Many troubled homeowners have complained about banks treating them like a number instead of a person. Some blame the impersonal nature of the mortgage industry on securitization, which put the onus on overworked servicers to deal with homeowners, instead of their local mortgage bankers. The front page of the New York Times today contained a story about an attempt to change all that. In Philadelphia, a new law requires that the homeowner and lender meet in person to discuss the situation before eviction can take place. While a quaint idea, I just don't see the point.
Here are some details from the Times:
Under the rules adopted by Philadelphia's primary civil court, no owner-occupied house may be foreclosed on and sold by the sheriff's office before a "conciliation conference," a face-to-face meeting between the homeowner and the lender aimed at striking a workable compromise. Every homeowner facing a default filing is furnished with counseling, and sometimes legal representation.
There are a couple things to remember here. The bank is, ultimately, going to want to do whatever is in its best interest. In some cases that means modifying the loan. For example, let's say $150,000 is owed on an underwater mortgage. Maybe the borrower could afford to pay if it's written down to $125,000. But if foreclosed, maybe auction would only get the bank $100,000. Clearly, modification is best for the bank.
But a face-to-face meeting won't change that fact. And if foreclosure is a better alternative for the bank, then meeting in person won't change that either. It's a waste of time.
What I suspect is going on here is that Philadelphia's primary civil court is attempting to appeal to bank representatives' sense of humanity. When sitting across the table from the actual homeowner whose life foreclosure may turn upside down, it might be harder to say, "No."
Maybe, but again, I doubt it. Most banks are still gaining their footing in this market, so numbers do matter. They're hurting too. And these loan officers likely have to answer to a higher level person who won't be happy if they start giving troubled homeowners sweet modification deals because the homeowners looked so sad.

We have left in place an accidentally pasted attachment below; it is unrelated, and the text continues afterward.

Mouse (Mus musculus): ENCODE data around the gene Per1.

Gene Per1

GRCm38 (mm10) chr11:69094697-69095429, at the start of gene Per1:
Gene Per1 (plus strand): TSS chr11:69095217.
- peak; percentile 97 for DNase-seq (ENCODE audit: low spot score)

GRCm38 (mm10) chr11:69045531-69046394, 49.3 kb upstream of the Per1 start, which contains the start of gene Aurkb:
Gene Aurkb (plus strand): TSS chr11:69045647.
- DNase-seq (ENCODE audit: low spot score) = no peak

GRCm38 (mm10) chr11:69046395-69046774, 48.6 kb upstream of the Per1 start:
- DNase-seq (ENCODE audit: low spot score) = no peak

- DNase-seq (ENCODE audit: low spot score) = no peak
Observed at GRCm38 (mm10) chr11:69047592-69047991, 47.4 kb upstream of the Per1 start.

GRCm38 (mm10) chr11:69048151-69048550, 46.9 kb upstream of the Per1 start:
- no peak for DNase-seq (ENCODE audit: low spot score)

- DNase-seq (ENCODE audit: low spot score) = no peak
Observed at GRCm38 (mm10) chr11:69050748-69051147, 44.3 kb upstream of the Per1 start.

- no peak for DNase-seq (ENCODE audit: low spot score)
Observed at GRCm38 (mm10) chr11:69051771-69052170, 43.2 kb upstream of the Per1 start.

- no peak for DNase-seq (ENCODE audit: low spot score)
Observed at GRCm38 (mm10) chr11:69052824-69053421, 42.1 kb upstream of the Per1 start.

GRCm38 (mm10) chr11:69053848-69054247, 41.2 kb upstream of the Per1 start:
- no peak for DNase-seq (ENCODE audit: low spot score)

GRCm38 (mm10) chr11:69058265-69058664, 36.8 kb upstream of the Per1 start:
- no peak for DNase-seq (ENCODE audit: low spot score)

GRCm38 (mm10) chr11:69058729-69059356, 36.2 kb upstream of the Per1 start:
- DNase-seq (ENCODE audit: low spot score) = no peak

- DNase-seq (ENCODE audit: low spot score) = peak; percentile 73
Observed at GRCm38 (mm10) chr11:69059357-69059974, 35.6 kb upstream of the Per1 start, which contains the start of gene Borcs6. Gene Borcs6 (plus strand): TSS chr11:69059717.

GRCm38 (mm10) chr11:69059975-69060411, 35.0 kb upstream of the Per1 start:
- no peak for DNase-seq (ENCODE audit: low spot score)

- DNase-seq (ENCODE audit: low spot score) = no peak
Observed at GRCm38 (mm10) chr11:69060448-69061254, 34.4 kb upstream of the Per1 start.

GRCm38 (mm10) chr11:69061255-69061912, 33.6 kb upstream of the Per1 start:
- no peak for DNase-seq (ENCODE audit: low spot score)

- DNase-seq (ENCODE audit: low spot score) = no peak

The problem is that face-to-face meetings don't change the reality of the situation for these homeowners. For example, let's look at the individual that the Times focuses on in its story:
A union roofer, Mr. Hall, 42, had not worked since August 2008, when the contractor that employed him as a foreman went broke and laid off more than 40 people. He had not made a mortgage payment in more than a year, and his lender, Bank of America, was threatening to auction off his house through the sheriff's office.
His story is a tragic one, no doubt. I feel genuinely bad for the guy. The Times portrays him as pretty responsible but someone who has fallen on hard times. Yet, he hasn't paid his mortgage in a year, or been employed for longer than that. So let's say the bank had been forced to hold a face-to-face meeting six months ago when he first defaulted. We know he still wouldn't be able to pay for the six months that followed, as he remained unemployed. If the bank had drawn up a modification at that time, he would simply have defaulted again. Or maybe it could have deferred his payment, but how long should it be expected to wait for him to get a new job?
By forcing these meetings, all you're doing is prolonging foreclosure. If these individuals would have qualified for a modification, then that won't change. Instead, banks won't be able to foreclose until they've worked their way through a growing queue of others who have to be met with. Meanwhile, if lenders do decide to appeal to their "human" sides, this will likely result in more re-defaults, because the decision would be based on emotion instead of legitimate underwriting standards.